2018: It Was A Year

Hello, hello!  First and foremost, I want to once again thank J. R. Dawson for her awesome guest post last week.  If you haven’t read it yet, go and do the thing.  Now, on to this week’s post!  Since December is speeding toward its end, I thought I would take a moment to look back on the year.  Don’t worry.  I don’t plan on getting all insightful and nostalgic.  But I do plan on sharing five memorable things that have occurred this year in no particular order.

New Year 2019 replace 2018 on the sea beach summer concept
Before the year washes away completely…

1.  The great wheelchair debacle of 2018.  As many of you know, I recently got my new wheelchair after months (about 7 months) of fighting for it.  Technically, Dad did most of the fighting, I was just stubborn about what I wanted.  Instead of telling us up front that they didn’t normally deal with Quickie chairs, the company we were getting the chair through assured us they could get one, then proceeded to try pushing an Invacare chair on me.  They talked me into trying a molded seat despite the fact that I’ve always hated that type of seat.  All along they said it would work with a Quickie, but when they went to send it out, chair and all, they told us it was an Invacare chair.  They tried to convince us that’s what we agreed to, which went over like a lead balloon.  After much arguing and being punished by not getting a seat I didn’t want in the first place, I have my Quickie and it even has the motors I wanted (though we had to pay the extra for them out of pocket, which is fine).  I just don’t have any pictures of it to share yet.

2.  Getting published (and getting paid for it).  I know you’re probably tired of hearing about it, but it was an exciting part of my year.  We even went down to Port Neches for the book launch, which was a nice little vacation for us even though the seafood was severely disappointing.  And, of course, I can’t write about it without dropping a link where you can purchase the book.  So, if you haven’t read it yet, you can find my story “Lying Eyes” in Road Kill: Texas Horror by Texas Writers Vol. 3.  You can find purchase info at the bottom of the linked page.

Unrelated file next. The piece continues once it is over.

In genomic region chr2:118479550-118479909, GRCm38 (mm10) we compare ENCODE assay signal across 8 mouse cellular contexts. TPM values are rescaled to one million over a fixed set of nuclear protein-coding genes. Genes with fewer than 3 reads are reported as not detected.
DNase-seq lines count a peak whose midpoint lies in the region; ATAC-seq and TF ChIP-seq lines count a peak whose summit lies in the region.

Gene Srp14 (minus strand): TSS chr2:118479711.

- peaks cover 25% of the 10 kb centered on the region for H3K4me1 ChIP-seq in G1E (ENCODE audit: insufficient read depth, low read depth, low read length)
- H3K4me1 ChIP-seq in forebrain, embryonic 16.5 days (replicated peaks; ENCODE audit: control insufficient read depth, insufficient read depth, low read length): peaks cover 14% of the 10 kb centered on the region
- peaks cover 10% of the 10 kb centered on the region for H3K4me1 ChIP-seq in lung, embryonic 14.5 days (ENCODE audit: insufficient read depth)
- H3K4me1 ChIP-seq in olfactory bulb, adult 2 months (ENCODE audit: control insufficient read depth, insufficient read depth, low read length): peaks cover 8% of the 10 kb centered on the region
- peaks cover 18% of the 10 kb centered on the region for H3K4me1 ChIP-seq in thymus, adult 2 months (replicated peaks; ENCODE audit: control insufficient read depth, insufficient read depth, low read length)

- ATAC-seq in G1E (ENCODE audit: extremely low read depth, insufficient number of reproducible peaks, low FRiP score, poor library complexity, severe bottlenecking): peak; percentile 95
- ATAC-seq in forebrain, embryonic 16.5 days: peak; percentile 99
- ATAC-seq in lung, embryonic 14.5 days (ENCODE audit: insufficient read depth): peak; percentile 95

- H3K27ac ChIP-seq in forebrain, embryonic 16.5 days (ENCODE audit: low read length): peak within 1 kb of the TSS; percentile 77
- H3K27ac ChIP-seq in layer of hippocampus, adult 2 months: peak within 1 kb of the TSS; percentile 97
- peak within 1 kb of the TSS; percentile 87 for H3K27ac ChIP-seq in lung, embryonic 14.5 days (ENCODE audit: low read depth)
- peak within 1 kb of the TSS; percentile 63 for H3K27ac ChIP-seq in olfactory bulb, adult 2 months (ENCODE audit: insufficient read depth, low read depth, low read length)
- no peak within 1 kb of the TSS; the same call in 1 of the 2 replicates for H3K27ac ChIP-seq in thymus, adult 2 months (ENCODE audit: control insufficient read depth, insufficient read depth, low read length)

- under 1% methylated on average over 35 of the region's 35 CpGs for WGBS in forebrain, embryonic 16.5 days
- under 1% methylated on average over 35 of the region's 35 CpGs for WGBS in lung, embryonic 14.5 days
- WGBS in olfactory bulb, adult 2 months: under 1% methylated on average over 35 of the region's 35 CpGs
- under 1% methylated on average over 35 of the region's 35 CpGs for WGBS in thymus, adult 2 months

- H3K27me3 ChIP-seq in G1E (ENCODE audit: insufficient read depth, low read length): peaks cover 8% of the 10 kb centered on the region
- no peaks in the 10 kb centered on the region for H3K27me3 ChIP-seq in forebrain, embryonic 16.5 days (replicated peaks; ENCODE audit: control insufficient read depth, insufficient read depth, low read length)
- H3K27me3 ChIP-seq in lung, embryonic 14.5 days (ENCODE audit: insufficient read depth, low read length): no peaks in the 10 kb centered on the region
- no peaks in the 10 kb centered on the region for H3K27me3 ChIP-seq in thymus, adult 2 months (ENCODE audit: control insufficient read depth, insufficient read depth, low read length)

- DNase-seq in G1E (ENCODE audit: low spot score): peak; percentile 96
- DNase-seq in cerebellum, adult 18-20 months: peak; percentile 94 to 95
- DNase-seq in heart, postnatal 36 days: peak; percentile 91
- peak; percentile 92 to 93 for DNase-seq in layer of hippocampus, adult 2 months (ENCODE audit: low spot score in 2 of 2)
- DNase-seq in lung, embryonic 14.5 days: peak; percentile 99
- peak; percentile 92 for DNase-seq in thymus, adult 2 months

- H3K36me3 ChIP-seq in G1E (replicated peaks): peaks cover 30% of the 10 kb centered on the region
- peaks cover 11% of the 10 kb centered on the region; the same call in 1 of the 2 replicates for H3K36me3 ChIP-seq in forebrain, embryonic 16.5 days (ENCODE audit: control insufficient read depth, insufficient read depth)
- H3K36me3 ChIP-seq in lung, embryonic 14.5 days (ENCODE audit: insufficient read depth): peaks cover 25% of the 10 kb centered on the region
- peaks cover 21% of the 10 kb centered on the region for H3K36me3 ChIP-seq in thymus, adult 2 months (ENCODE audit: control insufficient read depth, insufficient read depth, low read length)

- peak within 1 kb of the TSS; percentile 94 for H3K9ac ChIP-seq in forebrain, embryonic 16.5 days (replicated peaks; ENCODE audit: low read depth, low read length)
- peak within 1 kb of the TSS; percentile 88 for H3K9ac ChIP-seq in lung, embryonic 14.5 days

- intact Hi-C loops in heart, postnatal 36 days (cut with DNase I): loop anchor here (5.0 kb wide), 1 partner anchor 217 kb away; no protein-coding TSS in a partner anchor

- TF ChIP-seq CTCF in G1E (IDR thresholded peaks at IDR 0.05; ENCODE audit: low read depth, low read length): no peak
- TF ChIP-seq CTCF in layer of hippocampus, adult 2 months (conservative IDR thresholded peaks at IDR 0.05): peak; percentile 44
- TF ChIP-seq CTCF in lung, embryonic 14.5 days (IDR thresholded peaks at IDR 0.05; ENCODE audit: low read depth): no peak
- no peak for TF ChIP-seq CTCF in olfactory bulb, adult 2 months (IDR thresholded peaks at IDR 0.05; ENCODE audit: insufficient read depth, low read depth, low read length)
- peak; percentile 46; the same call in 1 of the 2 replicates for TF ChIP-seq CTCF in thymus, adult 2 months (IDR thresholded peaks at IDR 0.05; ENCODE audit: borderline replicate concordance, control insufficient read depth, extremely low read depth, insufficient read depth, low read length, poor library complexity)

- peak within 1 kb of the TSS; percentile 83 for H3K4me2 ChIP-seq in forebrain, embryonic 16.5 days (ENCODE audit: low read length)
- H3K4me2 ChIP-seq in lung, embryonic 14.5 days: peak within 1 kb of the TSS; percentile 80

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It would look good on your bookshelf!

3.  A new Thanksgiving tradition?  I don’t know if it’ll become a tradition or not (we’ll see what happens next year), but we had a lovely meal at Texas de Brazil this year.  After 32+ years, Dad wasn’t up for cooking the usual feast, so we took our neighbor to the Brazilian steakhouse.  They had a few Thanksgiving staples alongside their normal menu.  It was delicious as ever.  The only sad thing was there were no leftovers.

4.  Saw the Moody Blues live.  I admit that 2018 wasn’t the best year for concerts, but with everything going down in Deep Ellum, it didn’t feel like a good idea to go down there too often.  Plus, there weren’t many bands I actually wanted to see.  But back in January, Dad surprised me with a trip to the Toyota Music Factory to see the Moody Blues play.  They are an amazing band with some awesome music.  Seeing them live was a real treat!

5.  Dad’s hernia surgery.  Most of you already know, but Dad had hernia surgery on the 11th.  His primary doctor finally confirmed he had one last month even though Dad had been vocal about pain and swelling for the last 6 months.  The doctor acted like the swelling was something new.  Then again, this is the same doctor who forgot he put Dad on a diet.  So, Dad found a place called NTTC Surgery Center, which provides routine surgical procedures for a flat (affordable) rate.  It’s basically a collaborative effort from local doctors to provide affordable options for people without insurance.  The facility is nice and the staff was wonderful.  Though, it was a bit of a surprise when the surgeon required his portion in cash, which we weren’t warned about.  But other than that, the whole experience was smooth and everyone was very reassuring.  Dad just had his post-op check up and is healing well.  He’s getting a bit antsy to get back to his normal routine, but he has to take it easy for three more weeks.